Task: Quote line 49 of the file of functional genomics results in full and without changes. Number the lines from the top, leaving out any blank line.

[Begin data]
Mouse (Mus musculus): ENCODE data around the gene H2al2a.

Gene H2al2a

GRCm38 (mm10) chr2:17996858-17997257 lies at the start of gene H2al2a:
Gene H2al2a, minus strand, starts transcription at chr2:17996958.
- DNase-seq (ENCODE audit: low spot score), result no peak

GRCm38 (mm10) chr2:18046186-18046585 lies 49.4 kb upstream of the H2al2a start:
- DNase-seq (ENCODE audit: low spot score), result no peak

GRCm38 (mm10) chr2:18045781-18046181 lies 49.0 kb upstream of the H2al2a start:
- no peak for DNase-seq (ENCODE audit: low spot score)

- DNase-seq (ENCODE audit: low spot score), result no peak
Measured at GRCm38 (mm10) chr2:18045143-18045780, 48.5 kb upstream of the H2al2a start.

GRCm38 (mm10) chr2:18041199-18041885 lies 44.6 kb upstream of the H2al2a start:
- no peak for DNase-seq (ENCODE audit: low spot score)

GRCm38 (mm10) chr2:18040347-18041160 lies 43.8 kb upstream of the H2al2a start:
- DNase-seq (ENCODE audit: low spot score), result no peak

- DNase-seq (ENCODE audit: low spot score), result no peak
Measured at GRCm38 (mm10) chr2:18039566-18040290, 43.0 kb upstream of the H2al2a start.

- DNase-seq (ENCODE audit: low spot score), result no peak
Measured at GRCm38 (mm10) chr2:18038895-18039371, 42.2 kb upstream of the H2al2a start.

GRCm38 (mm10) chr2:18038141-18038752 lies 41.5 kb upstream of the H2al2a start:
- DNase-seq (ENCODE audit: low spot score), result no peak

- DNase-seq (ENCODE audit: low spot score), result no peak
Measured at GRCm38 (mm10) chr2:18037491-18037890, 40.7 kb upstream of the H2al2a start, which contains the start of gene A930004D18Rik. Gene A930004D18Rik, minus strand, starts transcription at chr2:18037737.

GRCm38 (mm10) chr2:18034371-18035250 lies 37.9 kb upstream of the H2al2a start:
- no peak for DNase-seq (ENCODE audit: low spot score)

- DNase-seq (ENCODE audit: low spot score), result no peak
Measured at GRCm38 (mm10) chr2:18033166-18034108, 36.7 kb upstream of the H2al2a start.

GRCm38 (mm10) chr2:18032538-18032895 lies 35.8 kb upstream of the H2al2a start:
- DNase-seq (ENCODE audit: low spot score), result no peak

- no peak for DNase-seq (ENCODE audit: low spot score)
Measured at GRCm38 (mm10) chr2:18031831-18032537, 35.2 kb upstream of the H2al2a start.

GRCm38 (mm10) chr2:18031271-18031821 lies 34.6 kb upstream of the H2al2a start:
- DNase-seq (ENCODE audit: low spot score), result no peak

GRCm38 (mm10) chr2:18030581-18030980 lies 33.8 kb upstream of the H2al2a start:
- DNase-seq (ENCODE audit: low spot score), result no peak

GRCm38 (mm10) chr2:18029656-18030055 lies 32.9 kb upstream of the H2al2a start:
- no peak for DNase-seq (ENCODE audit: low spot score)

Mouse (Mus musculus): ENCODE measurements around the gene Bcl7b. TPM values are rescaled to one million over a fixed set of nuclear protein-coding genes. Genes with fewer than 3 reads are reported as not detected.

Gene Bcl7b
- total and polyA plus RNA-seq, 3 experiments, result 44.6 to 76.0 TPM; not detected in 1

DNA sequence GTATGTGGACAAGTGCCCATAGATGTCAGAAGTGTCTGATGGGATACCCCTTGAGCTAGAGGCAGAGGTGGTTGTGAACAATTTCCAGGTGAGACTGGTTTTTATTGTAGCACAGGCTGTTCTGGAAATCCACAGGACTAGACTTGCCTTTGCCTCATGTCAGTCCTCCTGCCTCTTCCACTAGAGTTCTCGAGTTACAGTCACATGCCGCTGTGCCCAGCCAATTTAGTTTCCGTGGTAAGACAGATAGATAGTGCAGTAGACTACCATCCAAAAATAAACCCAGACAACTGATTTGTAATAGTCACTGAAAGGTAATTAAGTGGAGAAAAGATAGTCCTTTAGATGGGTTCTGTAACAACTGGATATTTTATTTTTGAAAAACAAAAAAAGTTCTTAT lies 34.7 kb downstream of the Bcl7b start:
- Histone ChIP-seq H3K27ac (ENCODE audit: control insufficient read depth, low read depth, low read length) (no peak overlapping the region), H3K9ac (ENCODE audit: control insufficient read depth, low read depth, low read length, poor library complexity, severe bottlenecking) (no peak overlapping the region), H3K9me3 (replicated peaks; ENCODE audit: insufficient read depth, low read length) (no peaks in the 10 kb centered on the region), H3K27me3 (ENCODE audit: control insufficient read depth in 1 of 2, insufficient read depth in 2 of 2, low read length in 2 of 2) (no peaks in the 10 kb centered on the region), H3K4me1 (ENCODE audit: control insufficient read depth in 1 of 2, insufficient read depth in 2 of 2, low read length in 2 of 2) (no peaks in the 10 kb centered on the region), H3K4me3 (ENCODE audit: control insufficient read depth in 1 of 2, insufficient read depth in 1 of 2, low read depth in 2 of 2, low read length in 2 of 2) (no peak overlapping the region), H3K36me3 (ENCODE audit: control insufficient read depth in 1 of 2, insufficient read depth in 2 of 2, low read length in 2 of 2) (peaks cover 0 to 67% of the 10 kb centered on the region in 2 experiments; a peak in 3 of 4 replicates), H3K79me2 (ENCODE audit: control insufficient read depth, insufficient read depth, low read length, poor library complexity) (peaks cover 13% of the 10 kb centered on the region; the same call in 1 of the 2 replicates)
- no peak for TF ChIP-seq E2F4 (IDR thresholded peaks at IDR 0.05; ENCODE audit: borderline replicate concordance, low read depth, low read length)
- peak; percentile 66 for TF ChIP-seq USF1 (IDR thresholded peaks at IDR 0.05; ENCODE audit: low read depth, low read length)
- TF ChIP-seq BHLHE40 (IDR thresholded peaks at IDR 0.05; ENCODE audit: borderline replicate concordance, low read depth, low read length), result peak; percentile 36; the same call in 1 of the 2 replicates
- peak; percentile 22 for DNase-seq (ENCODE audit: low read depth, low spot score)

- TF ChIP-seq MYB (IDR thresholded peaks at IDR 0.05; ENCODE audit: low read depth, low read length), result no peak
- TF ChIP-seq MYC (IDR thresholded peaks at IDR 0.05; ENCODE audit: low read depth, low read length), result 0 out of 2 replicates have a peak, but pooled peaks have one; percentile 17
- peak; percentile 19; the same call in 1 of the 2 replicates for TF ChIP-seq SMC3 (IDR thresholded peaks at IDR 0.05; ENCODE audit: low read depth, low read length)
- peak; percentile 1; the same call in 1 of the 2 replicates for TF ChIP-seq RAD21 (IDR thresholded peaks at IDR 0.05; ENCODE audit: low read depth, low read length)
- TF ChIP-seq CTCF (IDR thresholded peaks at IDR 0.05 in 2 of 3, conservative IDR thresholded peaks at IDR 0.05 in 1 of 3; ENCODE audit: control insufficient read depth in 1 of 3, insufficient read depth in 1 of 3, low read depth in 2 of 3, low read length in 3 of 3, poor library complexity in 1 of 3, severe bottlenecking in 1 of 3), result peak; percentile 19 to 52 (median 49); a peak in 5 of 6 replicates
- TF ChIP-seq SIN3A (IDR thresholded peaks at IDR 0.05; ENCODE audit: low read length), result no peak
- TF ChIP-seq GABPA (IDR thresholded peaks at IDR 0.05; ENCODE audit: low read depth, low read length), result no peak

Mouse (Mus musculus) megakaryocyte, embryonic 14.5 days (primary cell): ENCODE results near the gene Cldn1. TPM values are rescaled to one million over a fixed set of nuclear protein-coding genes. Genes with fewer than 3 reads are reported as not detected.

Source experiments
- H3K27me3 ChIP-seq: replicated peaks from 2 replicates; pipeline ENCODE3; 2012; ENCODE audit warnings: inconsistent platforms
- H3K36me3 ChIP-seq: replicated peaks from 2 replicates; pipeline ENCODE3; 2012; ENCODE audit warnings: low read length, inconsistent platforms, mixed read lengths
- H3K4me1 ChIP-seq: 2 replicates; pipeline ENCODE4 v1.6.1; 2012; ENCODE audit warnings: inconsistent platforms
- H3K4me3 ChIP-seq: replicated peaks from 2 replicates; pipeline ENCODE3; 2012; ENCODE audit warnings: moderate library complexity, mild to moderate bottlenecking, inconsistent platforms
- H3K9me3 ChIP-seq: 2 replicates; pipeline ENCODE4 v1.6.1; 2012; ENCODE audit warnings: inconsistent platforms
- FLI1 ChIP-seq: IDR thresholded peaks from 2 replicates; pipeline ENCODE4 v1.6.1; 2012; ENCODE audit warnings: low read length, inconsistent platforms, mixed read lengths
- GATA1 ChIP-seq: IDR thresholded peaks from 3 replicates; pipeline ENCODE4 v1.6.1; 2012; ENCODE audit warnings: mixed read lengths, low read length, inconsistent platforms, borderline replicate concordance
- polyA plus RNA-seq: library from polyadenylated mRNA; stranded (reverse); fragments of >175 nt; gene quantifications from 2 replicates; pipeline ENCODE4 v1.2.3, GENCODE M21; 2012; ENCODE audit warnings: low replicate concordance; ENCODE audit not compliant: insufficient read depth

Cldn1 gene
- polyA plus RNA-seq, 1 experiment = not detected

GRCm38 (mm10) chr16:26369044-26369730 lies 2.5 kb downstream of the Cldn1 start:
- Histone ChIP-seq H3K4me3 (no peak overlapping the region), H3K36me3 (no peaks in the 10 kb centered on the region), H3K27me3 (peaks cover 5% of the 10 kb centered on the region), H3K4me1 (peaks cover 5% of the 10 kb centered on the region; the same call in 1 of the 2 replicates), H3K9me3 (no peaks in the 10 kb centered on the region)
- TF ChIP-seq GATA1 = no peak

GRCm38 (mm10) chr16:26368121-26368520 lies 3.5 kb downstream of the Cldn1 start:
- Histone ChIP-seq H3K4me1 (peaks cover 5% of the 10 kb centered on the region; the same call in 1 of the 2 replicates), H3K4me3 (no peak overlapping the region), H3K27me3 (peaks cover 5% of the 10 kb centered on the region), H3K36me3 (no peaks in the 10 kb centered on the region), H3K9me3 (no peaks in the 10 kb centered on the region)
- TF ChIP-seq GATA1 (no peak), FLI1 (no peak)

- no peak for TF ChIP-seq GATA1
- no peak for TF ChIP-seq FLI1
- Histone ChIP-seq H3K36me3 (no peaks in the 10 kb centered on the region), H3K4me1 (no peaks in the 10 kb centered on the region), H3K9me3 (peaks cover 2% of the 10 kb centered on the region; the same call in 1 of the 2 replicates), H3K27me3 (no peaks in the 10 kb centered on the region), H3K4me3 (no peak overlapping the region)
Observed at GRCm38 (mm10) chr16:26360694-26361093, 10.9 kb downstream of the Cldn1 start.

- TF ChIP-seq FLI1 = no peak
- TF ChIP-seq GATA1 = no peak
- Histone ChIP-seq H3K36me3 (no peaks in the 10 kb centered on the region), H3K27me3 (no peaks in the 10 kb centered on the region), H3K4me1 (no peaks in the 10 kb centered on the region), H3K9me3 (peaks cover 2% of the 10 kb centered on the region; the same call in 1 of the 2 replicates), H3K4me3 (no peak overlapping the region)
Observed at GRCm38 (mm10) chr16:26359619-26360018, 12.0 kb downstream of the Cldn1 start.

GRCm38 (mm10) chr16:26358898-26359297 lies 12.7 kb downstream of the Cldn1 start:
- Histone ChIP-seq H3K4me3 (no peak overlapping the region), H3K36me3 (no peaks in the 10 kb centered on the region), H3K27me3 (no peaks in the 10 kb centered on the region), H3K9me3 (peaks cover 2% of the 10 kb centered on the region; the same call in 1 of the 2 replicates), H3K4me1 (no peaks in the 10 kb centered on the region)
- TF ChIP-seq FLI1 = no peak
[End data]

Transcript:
- peak; percentile 19; the same call in 1 of the 2 replicates for TF ChIP-seq SMC3 (IDR thresholded peaks at IDR 0.05; ENCODE audit: low read depth, low read length)